Front-End Developers: What It Takes To Remain Relevant - InformationWeek

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Front-End Developers: What It Takes To Remain Relevant

Front-end developers are facing an evolving role, where their traditional bag of skills are becoming more diverse. Here's how they can stay competitive.

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Front-end developers today need to bring more to the table than the traditional bag of skills that include CSS, HTML, and design theory. To stay competitive in the ever-evolving industry, they need to potentially extend beyond their comfort zones, including gaining a deeper understanding of some of the most popular programming languages that employers are seeking.

"Today's sites are more robust and have to work on more devices -- the push for responsive design, cross-platform delivery and a seemingly endless supply of frameworks for development is changing things drastically. The front-end landscape has shifted from that of traditional developer and toward a technical designer, with coding chops, who can also wear a marketing analyst hat," according to a Palo Alto Staffing Technology blog post.

Marketing skills come down to having a clear understanding of the target audience gleaned from the usage data on the site. That information is then potentially translated into new features and functions on the site.

(Image: NicoElNino/iStockphoto)

(Image: NicoElNino/iStockphoto)

Also, coding skills should extend to proficiency with JavaScript, one of the programming languages that employers are looking for in candidates this year. In addition to being well-versed in JavaScript, front-end developers should also have a good grounding in some of the JavaScript libraries, such as jQuery.

Additionally, JavaScript is increasingly becoming more functional beyond its ubiquitous use in browsers and websites and finding implementations in servers and virtual machines -- an added benefit for any developer looking to expand their desirability to recruiters.

[See 10 Programming Languages That Will Keep You Employed.]

However, the Palo Alto report cautions that as demand rises for more intuitive and innovative websites, large companies may either develop their own libraries for the front-end or lean on purpose-built open source platforms.

If a company opts for an open source platform, that will provide greater opportunity and flexibility for front-end developers compared to proprietary libraries that can let a front-end developer's skillset remain limited over the long haul.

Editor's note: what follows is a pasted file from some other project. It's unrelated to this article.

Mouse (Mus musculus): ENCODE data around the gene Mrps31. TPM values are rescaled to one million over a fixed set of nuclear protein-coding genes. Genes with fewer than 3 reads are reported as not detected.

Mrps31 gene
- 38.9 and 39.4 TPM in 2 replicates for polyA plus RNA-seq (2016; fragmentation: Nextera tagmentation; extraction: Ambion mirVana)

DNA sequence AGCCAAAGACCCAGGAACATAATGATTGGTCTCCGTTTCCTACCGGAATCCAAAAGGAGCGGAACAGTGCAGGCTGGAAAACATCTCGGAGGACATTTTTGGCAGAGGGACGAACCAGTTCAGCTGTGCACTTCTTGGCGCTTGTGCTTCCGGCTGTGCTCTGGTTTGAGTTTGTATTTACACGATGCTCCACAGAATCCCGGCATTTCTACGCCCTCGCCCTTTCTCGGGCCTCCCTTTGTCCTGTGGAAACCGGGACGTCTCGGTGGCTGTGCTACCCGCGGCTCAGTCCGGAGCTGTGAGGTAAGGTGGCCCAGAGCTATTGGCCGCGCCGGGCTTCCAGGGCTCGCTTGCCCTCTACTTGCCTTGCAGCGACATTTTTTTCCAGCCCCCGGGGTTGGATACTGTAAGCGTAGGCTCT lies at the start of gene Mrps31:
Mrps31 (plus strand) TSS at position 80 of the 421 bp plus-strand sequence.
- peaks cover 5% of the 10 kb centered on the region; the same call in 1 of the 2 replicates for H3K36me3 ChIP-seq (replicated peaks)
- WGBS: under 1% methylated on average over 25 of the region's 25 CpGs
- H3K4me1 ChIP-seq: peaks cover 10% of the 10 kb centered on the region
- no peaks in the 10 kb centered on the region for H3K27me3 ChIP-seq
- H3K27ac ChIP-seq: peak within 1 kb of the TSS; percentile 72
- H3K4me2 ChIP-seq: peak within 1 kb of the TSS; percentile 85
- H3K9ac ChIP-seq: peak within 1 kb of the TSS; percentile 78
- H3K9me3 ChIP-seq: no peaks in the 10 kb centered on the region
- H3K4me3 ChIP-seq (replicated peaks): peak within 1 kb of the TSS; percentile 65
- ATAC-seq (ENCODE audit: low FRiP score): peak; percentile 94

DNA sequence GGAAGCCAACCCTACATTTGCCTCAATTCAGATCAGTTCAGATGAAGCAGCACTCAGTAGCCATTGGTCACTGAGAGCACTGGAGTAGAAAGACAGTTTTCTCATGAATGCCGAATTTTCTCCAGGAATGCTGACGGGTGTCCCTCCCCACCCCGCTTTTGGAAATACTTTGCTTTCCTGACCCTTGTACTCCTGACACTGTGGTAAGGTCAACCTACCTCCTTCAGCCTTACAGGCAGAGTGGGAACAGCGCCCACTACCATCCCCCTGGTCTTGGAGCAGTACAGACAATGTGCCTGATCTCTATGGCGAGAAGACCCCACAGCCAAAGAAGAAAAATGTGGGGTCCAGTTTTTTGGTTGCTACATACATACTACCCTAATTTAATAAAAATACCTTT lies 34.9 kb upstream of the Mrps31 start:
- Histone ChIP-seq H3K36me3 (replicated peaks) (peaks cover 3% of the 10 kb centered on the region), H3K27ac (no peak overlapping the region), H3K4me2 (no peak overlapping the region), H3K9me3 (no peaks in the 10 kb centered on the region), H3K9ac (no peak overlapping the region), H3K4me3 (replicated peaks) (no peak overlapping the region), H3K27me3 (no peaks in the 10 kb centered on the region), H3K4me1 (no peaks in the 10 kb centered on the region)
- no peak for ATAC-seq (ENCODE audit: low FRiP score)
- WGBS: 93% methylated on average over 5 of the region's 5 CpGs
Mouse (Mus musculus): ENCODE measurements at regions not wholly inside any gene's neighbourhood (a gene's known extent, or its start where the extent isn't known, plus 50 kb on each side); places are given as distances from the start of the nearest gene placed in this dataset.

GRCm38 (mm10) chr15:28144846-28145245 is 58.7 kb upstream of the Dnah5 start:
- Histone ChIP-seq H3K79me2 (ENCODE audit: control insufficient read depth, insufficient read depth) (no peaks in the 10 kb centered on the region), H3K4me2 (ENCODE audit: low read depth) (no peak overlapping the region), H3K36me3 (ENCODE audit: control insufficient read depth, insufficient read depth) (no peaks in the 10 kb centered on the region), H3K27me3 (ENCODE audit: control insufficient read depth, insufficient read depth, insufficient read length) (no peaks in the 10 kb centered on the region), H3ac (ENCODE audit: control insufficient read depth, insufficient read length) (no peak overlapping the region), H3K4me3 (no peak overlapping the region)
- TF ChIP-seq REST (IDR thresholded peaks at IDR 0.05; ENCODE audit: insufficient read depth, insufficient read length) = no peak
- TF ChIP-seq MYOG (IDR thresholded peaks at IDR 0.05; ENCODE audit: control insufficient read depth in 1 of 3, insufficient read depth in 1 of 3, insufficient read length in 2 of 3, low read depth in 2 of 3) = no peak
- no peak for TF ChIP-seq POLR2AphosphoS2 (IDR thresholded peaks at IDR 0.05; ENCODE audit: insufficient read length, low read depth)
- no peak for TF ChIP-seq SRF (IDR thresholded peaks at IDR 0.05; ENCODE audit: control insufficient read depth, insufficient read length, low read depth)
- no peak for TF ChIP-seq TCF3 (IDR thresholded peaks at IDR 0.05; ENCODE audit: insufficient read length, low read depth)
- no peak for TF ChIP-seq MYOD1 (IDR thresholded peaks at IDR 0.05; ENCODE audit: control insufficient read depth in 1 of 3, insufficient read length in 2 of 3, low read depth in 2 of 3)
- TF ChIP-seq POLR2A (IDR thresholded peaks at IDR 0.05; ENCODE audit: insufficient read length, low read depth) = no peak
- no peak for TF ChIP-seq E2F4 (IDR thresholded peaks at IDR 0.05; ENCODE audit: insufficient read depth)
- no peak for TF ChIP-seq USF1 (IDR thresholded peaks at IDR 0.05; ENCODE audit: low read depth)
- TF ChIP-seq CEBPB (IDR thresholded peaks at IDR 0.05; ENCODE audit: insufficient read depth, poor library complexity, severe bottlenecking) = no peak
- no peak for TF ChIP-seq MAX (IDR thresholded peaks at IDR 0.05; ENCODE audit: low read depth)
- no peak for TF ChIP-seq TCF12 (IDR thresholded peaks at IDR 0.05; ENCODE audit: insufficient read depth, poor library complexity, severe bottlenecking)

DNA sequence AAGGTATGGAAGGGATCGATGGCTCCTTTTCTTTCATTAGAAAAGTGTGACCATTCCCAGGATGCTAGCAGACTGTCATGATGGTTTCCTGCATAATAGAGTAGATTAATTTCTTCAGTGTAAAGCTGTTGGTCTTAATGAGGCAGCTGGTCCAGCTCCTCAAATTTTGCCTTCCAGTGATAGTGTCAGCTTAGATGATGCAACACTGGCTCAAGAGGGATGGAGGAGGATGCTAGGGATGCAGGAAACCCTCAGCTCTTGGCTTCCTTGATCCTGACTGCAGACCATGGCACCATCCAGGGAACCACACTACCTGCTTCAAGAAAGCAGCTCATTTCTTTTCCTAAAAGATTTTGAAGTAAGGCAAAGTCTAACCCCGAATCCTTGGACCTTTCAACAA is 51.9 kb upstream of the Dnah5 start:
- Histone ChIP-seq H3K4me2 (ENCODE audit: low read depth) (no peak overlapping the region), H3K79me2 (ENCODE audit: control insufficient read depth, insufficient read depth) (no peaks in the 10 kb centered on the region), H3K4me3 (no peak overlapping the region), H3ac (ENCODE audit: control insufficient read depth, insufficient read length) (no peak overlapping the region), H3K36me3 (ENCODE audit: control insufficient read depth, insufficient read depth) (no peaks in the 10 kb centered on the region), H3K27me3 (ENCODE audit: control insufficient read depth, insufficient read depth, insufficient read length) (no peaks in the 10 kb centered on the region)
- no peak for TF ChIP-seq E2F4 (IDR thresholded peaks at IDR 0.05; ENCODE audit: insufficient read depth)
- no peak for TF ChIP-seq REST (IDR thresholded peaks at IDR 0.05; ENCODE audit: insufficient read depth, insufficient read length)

The recruiting firm offers five steps front-end developers can take to get started on reaching their career goals:

  • Be active online. Website developers should have a presence on a sites such as GitHub to display their work and knowledge, and a presence on professional sites like LinkedIn.
  • Showcase your work. Display your best work in as many places as possible. Make sure recruiters see the work you want them to see.
  • It's all about JavaScript. In addition to mastering the most widely utilized front-end language, it pays to know as many JS libraries as possible and to position yourself to be able to customize or extend those libraries for your practical use.
  • Stay on top of things. Keep abreast of the changes in the industry that will affect your role. Learn new skills that to take advantage of these changes. In other words, be a life-long learner.
  • Enhance your skills. Spend a day during the week to review the code inside your libraries and evaluate whether they are the best solution for your project at hand. It will help you stay fresh and relevant.


Dawn Kawamoto is an Associate Editor for Dark Reading, where she covers cybersecurity news and trends. She is an award-winning journalist who has written and edited technology, management, leadership, career, finance, and innovation stories for such publications as CNET's ... View Full Bio

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